For a Song
Alice Tully Hall
Songs of Schubert, Brahms, Mahler and Ravel
Simon Keenlyside (baritone)
Julius Drake (piano)
Baritone Simon Keenlyside and pianist Julius Drake presented an exceptionally well-constructed recital program at Alice Tully Hall on Sunday afternoon. If there was a theme to the selections, it was the diversity of the masters. Beginning with Schubert, the pair concentrated on the heroic ballads rather than the familiar and timeless lieder. In fact, only Fischerweise was generally known to the crowd, eliminating the joy of a Schubertiade singalong, but replacing it with a more lofty and dramatic atmosphere.
Mr. Keenlyside is especially impressive for what he does not do. As an operatic star in the making, it must be very tempting for him to infuse his lieder with characterization and yet he does not, opting instead to let the music be the focal point of the audience member’s attention rather than allowing ego and thespianism to carry the day. This is especially refreshing as so many Metropolitan escapees use the song recital as simply a cover to present their own most boffo arias in the encore portion of the event (and, of course, to sell CD’s in the lobby).
The most satisfying portion of the program was a scatter-shot look at Mahler, a man, as it turns out, of many differing styles. One of the Rueckertlieder is a frozen depiction of a memory, so delicate in its construction that it appears to be almost a double haiku (Rueckert was a professor of Oriental literature). This song, Ich atmet' einen linden Duft, was written as another love song to Alma and is usually dismissed as the weakest of the lot. Actually it is a brilliant contrast of two images of a lime twig being presented as a fragrant token of infatuation. The poem is in two stanzas. The first describes the memory of a past tryst:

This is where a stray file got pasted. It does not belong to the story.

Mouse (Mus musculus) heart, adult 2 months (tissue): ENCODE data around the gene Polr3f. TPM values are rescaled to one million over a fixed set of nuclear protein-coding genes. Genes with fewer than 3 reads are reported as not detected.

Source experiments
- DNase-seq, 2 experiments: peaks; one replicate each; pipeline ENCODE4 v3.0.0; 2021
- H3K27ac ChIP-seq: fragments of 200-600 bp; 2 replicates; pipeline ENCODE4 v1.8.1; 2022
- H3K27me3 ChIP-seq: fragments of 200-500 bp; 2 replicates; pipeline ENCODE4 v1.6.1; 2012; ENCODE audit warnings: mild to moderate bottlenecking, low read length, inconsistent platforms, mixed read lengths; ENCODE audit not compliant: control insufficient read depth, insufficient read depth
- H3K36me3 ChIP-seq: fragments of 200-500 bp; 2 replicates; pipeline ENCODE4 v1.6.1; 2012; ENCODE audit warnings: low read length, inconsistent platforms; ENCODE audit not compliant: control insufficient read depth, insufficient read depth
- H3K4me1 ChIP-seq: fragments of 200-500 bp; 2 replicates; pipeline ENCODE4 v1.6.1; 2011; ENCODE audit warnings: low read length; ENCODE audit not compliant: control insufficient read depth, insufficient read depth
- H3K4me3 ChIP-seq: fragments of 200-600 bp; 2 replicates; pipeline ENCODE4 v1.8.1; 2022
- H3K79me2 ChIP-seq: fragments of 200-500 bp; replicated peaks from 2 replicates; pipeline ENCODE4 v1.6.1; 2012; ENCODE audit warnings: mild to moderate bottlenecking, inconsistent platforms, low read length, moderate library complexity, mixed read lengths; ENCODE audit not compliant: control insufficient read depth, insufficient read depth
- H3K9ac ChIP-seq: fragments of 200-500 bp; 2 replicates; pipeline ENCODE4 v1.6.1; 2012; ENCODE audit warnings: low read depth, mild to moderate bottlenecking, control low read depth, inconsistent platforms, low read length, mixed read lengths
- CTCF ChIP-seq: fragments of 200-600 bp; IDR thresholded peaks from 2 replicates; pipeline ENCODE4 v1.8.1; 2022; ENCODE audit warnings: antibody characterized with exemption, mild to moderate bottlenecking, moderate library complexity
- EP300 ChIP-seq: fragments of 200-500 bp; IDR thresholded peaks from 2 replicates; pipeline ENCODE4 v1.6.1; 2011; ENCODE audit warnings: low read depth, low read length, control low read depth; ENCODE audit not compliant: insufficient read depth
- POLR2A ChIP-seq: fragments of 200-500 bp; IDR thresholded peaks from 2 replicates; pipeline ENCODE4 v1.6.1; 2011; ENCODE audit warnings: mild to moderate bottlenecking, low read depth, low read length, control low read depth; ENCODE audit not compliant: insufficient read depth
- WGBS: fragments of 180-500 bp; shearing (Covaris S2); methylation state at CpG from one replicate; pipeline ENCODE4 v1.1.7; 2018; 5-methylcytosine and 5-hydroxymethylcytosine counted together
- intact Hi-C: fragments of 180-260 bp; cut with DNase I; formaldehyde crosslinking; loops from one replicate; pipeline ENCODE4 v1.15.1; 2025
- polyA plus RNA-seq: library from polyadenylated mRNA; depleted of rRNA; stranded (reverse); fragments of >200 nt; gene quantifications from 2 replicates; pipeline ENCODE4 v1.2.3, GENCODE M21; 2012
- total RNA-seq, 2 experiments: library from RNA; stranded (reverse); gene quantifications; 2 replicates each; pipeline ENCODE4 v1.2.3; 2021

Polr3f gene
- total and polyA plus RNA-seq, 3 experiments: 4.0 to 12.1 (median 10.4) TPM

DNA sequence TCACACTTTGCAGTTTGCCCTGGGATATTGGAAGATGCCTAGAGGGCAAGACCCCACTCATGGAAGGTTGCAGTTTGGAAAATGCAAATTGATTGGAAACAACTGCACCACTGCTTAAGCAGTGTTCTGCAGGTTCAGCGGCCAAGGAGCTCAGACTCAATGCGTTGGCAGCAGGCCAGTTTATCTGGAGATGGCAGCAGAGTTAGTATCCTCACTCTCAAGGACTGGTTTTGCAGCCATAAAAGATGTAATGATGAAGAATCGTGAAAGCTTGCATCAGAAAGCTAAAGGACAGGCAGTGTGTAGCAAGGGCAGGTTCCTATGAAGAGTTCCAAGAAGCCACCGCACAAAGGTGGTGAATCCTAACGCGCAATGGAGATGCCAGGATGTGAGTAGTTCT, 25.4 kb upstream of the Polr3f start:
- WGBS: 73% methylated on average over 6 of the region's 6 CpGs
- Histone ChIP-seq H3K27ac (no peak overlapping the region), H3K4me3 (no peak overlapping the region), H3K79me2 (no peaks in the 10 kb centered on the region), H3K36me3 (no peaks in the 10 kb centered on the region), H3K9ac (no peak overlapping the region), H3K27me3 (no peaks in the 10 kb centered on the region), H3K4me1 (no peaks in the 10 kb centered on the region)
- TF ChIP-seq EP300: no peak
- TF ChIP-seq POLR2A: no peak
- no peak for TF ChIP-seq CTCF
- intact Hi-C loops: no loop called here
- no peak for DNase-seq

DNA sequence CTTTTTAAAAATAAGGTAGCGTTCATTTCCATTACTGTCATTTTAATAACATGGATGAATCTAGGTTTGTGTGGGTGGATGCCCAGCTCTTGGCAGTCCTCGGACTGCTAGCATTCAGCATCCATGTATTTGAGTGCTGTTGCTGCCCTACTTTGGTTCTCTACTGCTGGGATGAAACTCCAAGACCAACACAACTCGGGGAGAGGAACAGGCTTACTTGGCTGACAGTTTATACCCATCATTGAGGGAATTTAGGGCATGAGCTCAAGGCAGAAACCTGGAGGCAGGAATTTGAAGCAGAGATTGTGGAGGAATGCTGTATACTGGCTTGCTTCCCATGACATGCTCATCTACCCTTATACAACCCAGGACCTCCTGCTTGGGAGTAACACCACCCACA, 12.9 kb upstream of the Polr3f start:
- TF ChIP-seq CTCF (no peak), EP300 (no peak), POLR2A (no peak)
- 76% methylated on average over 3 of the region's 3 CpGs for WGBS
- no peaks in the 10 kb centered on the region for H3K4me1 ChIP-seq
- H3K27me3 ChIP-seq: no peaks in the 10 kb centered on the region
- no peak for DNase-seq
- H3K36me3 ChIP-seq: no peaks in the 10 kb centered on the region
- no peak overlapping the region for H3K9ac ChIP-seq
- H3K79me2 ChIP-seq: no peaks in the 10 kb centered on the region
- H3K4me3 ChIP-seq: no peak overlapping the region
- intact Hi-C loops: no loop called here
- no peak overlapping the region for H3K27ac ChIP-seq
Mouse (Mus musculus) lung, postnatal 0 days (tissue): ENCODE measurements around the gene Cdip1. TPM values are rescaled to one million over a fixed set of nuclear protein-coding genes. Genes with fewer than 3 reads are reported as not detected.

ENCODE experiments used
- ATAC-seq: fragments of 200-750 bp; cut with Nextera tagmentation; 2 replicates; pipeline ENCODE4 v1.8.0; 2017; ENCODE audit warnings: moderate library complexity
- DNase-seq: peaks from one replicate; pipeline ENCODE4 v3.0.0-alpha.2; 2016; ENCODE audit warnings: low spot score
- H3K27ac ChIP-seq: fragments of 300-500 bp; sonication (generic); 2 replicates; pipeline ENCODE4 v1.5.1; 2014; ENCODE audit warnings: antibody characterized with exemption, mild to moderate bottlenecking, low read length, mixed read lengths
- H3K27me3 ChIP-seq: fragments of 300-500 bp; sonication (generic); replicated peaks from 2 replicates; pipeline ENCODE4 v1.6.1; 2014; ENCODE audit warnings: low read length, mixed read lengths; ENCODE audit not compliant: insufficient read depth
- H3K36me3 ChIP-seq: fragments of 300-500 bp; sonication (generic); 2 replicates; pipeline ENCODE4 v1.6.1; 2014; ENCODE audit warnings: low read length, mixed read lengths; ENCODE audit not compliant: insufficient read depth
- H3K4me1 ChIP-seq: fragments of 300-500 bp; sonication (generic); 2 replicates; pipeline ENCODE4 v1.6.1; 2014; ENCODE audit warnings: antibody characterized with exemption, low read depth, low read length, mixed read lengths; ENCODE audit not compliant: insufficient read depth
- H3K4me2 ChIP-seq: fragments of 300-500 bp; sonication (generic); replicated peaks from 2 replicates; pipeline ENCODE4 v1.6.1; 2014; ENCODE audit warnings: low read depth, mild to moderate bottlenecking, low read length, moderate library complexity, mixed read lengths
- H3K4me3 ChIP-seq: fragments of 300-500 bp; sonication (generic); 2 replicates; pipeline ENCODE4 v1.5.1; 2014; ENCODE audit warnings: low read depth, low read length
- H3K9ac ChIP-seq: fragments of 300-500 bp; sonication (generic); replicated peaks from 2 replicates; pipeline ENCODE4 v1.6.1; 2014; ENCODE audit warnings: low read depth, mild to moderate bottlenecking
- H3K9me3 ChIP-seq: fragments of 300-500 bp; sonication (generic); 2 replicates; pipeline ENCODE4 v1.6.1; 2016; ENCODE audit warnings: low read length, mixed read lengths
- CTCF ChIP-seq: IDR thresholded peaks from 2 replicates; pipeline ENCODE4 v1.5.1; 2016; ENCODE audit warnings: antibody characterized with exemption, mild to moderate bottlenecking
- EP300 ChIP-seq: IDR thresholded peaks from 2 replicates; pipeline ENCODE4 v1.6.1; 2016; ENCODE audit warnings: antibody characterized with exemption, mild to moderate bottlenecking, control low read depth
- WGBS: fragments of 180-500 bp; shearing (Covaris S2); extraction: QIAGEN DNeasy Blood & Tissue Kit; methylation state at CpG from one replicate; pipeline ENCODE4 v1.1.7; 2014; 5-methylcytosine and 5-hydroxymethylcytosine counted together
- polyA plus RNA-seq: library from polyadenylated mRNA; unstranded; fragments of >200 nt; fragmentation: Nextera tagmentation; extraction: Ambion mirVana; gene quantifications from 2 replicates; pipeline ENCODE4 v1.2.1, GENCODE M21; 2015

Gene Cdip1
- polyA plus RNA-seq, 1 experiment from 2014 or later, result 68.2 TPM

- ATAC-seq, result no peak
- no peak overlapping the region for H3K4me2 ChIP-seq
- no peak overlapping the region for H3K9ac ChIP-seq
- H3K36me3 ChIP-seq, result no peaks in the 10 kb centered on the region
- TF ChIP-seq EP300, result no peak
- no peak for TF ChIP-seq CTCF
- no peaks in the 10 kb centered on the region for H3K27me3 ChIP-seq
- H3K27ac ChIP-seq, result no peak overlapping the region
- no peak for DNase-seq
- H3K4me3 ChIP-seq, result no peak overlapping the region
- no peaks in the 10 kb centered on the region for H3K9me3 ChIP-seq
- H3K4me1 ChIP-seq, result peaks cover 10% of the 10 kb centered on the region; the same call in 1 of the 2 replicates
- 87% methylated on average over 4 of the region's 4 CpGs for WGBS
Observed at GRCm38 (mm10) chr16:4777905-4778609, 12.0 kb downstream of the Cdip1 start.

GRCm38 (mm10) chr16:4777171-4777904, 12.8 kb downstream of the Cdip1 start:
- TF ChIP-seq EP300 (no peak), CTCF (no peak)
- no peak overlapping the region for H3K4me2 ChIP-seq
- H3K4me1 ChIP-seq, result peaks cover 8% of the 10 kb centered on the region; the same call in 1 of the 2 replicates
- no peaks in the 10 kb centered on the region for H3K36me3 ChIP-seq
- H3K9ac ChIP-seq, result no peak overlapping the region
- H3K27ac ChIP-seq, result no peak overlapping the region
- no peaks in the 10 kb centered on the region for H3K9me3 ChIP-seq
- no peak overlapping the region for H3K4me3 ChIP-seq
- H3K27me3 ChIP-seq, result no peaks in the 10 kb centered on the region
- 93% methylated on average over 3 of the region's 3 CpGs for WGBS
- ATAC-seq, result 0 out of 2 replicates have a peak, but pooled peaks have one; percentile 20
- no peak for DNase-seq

Von lieber Hand
("a gift received from loving hand")
while the second expresses the present overwhelming sensation of the aroma of limes and love (Rueckert seems to have anticipated the theory that déjà vu is actually triggered by olfactory impulses). The fulcrum of the piece is the changing of one little word. The first stanza ends:
Wie lieblich war der Lindenduft
While the second begins:
Wie lieblich ist der Lindenduft (both italics mine)
Not only has the tense changed from past to present, but the space between the two stanzas has taken on the role of a synapse and the entire poem is framed as a physical description of a wonderful memory. Mahler imbued his expressions of passion for Alma with a deep intellectual content. He didn't write mere ditties.
Messrs. Drake and Keenlyside presented a wonderfully breathless reading of this hidden twinkling jewel, as well as a humorous romp through St. Anthony preaching to the fish. Perhaps the best performance of the day was a ravishing Liebst du um Schoenheit, a preview of a set of French love songs that comprised the encore section of this recital. There was not an aria to be heard at any point.
Introducing the Debussy and Faure dessert was a very nimble reading of Ravel’s Histoire Naturelles wherein Mr. Drake was the acknowledged principal, creating fascinating portrayals of the various animals keyboardside while Keenlyside maintained the lyrical line.
Frederick L. Kirshnit